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Movie Recommendations

Spotlight on: Tom Tykwer's Heaven
Alternate Recommendation: Roger Donaldson's The Recruit

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Heaven DVD Cover Tom Tykwer's Heaven

With Heaven, director Tom Tykwer (Run Lola Run) directs the final script of Polish writer-director Krzyzstof Kieslowski and comes up with a combination of their contrasting styles that somehow manage to work well together.

Cate Blanchett stars as Phillipa Paccard, an English amateur terrorist living in Italy whose one attempt at assassination goes horribly wrong. She meant to kill the local drug kingpin with a bomb in his trashcan. He had been selling to school kids and was responsible for the death of her husband.

Instead she inadvertently became responsible for the deaths of four innocents--a cleaning woman (who naively emptied the wastebasket) and a father and his two daughters--when the elevator they were riding in was blown off the building by the bomb.

Since she is already in trouble for the crime, she sets out to complete her original task. A local policeman, Fillipo (Giovanni Ribisi), who has a school-age brother, decides to risk his job and life in order to assist her in her attempt on the kingpin's life.

Kieslowski's screenplay uses the masculine and feminine counterparts of the name "Phillip," letting us know from the beginning (in cinema language) that these two are inextricably intertwined, two halves of the same whole. As the film progresses, they slowly take on each other's appearance in their styles of dress and hair.

Heaven is probably not a film for fans of Tykwer's frenetic Run Lola Run, as its slow--almost hypnotic--pacing contrasts greatly with Lola's. But for those willing to take the risk, Heaven is very rewarding. It is wonderful to see Blanchett and Ribisi together again after previously displaying their terrific chemistry in The Gift, another great film. Their performances alone are worth the viewing, but even so the setup at the beginning of the film pays off beautifully at the perfect, if inevitable, ending.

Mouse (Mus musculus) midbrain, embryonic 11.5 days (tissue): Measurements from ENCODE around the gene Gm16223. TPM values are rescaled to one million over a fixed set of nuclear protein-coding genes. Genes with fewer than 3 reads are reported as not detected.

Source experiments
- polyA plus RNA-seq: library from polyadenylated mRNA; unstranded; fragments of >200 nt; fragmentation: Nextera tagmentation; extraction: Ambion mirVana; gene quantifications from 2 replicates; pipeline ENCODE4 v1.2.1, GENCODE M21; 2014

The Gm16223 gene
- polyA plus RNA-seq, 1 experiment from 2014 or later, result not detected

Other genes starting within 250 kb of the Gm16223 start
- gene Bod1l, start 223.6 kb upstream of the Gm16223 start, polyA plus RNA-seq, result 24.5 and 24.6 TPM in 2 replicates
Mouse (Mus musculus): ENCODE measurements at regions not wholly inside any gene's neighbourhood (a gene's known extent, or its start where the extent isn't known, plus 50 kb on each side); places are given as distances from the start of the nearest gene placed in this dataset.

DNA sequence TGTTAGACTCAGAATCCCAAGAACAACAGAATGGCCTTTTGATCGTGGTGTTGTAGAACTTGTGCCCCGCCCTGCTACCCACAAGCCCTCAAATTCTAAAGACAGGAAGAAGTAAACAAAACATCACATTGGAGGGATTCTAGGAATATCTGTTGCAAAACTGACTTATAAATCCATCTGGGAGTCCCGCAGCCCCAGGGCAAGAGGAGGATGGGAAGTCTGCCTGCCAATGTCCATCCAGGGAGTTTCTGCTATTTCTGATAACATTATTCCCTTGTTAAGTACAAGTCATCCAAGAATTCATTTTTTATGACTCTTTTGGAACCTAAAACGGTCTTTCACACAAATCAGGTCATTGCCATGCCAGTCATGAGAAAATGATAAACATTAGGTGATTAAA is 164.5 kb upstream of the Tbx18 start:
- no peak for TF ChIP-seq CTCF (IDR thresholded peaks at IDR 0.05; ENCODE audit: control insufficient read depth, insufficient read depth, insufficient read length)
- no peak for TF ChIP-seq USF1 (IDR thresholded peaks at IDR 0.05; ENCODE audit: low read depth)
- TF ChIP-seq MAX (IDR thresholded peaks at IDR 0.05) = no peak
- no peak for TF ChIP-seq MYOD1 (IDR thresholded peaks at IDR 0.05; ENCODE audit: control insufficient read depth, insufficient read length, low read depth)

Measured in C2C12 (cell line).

The Recruit DVD Cover Alternate Recommendation: Roger Donaldson's The Recruit

The Recruit was another one of those films (like Minority Report) that I was not expecting great things of. Roger Donaldson has gone and made one of those twisty-turny films that David Mamet (The Spanish Prisoner, House of Games) is so well-known for, except Donaldson has set his in a world of action, giving us the best of both worlds--a workout of brain and nerves.

The Recruit stars Al Pacino and Colin Farrell as a CIA agent and his recruit, respectively. Pacino gives one of his more subtle recent performances, but Farrell carries the show. His James Clayton is a distraught, ambitious rebel who doesn't belong in the CIA, and is therefore so perfect for the job.

The games begin early on as we find out quickly that "nothing is as it seems." During CIA training, everything is a test, which we find out in myriad ways. These could have easily turned obvious, and had I attempted to pick them out (a few, I did), I believe I could have easily done so. But, although I am a reviewer, I am a fan first and, having come to be entertained, I let The Recruit sweep me away with its labyrinthine plot, engrossed by Clayton's plights and his ability to be fooled. Not an idiot by any means, Farrell shows Clayton's realistic gullibility, especially when confronted by love in the form of Layla (Bridgette Moynahan), who may or may not be a double agent.

Donaldson keeps the pacing and the guessing at top speed as events constantly become more and more complex, raising questions as to who can be trusted, what is real, and what is still simply a test. It's not hard to follow, but you need to pay attention; the clues are prominently placed, but we aren't knocked over the head with them. The Recruit is certainly one of the better recent action films and is also a terrific mindgame thriller. Fans of any and all will definitely find their own niche in this film. Get Recruited and have some fun.

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